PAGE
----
Take a look at that first panel. That's the one that made me want to post this. I had a vague memory of having come across these observations before, but I couldn't seem to find the page.
This is the first panel in which we see Barbara Gordon. The very beginning of her very first story. What's she doing? She's sitting in a chair which we can clearly see has wheels, surrounded by reference materials, looking at a big square clock with a pendulum (very much like a scaled-down clocktower), and holding Batgirl's empty cape and cowl (which, from roughly the waist down, hangs limply to the floor).
That is positively eerie. They couldn't have made a more thorough foreshadowing of her becoming Oracle if they'd planned it. (Except for the lack of a computer, but nothing like a personal computer existed at the time.)
Anyway, as you can see, she gets into her surprisingly detailed costume, reflects on how this party will be even better than getting her PHD or even a brown belt in Judo. (Note, BTW, that having her doctorate should put her in her mid-20's, at the least. Much older than Robin. And a little old to be called "Batgirl".) Which makes absolutely no sense, but does "coincidentally" tell us that she has brains and fighting skills. Also, for some reason, she thinks it's perfectly acceptable to take a shortcut by driving across the large open lawn in front of the Gotham City Library.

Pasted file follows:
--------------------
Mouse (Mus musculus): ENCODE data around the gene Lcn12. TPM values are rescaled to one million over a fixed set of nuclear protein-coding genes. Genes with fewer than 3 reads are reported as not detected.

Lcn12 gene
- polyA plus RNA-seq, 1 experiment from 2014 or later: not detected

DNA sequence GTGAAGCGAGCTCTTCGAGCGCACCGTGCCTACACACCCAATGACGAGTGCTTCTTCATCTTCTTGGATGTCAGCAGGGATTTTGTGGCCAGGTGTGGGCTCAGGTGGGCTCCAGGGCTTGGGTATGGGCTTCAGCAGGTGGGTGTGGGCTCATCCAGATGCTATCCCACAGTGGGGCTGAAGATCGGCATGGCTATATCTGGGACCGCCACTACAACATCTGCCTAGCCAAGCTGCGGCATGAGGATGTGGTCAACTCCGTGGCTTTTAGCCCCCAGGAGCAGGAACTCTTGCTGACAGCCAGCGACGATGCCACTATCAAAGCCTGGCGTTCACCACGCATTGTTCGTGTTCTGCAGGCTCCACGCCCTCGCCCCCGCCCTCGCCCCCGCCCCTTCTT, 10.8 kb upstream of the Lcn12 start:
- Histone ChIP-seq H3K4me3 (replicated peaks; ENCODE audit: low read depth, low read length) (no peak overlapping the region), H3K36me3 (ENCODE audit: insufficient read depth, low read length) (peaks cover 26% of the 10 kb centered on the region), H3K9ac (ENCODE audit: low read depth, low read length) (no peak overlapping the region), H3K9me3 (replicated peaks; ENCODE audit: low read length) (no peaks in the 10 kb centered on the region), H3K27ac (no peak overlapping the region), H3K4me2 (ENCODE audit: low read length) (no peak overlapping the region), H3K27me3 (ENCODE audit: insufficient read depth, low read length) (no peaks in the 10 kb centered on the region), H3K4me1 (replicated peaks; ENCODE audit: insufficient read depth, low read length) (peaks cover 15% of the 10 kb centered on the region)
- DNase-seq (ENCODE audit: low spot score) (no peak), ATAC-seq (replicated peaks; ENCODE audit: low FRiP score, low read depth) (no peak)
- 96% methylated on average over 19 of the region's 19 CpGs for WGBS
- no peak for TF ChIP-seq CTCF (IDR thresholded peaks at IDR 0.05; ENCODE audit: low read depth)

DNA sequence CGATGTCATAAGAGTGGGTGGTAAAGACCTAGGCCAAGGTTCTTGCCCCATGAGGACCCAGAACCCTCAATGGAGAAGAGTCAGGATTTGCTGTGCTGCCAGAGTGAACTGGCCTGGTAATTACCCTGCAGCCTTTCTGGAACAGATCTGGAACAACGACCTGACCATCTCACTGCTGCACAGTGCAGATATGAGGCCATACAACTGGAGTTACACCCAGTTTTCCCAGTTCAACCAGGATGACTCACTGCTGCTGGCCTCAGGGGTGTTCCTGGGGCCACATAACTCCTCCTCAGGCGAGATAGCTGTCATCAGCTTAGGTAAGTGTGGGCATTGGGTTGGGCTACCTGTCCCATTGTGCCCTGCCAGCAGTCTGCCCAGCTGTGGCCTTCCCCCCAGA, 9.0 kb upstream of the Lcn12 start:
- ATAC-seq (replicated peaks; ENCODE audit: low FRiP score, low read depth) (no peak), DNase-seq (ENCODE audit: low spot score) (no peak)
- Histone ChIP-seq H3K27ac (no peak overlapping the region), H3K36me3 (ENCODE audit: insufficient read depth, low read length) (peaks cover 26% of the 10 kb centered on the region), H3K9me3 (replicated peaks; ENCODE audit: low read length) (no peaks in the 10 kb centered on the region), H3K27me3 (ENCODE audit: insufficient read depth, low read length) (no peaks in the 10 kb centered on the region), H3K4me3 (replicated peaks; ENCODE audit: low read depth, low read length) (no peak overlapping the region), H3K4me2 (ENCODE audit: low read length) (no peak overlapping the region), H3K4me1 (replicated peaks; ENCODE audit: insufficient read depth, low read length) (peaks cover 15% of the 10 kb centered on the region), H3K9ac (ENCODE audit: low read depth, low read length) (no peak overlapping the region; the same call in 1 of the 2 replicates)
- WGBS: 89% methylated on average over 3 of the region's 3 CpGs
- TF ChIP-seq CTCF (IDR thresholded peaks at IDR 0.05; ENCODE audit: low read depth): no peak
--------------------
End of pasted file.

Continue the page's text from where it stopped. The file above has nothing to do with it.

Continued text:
As she's driving, she happens across a frightening scene! Killer Moth's gang is attacking Bruce Wayne's limo. They've used ray guns that coat whatever they hit in a cocoon. Batgirl easily takes out the henchmen, and Bruce uses the distraction to flee the scene and change into Batman. Moth flings Batgirl chest-first into the cocooned car, Batman gets a punch in, and Moth flees. (Interestingly, it's explained that Moth doesn't actually fly but rather swings from an "almost invisible wire." There is, however, no more explanation of how that wire swings him wherever he wants than there is an explanation of just what the bat-rope holds on to when Batman is at rooftop level.)
Batman frees Batgirl from the cocoon, leaving her dripping with pink goo:
I like the way she deflects his question about her identity. Also of note is that the next panel shows her shelving a "New Art" book (by J.J. Cones - not one of the artists on the book, nor anyone I can find with a quick net search) next to one simply titled "Powers." (Hey, that's not a DC comic! And it's not one that would exist for several decades.)
Anyway, Bruce Wayne gets a letter from Moth the next morning. It's an extortion racket. $100,000 in cash or Moth and his gang will attack again. Bruce realizes he may not be the first victim of this plot, so Batman visits a few other wealthy Gothamites (one of whom looks suspiciously like Mark Twain). And, indeed, they did have the same thing happen, and they did pay out the money, and they were too afraid to tell the cops.
Bruce refuses to pay. After three days of staking the place out, Moth's henchmen (Larva and Pupa) decide to attack. Meanwhile, Barbara Gordon gets a rare book Mr. Wayne ordered and goes to take it over in person: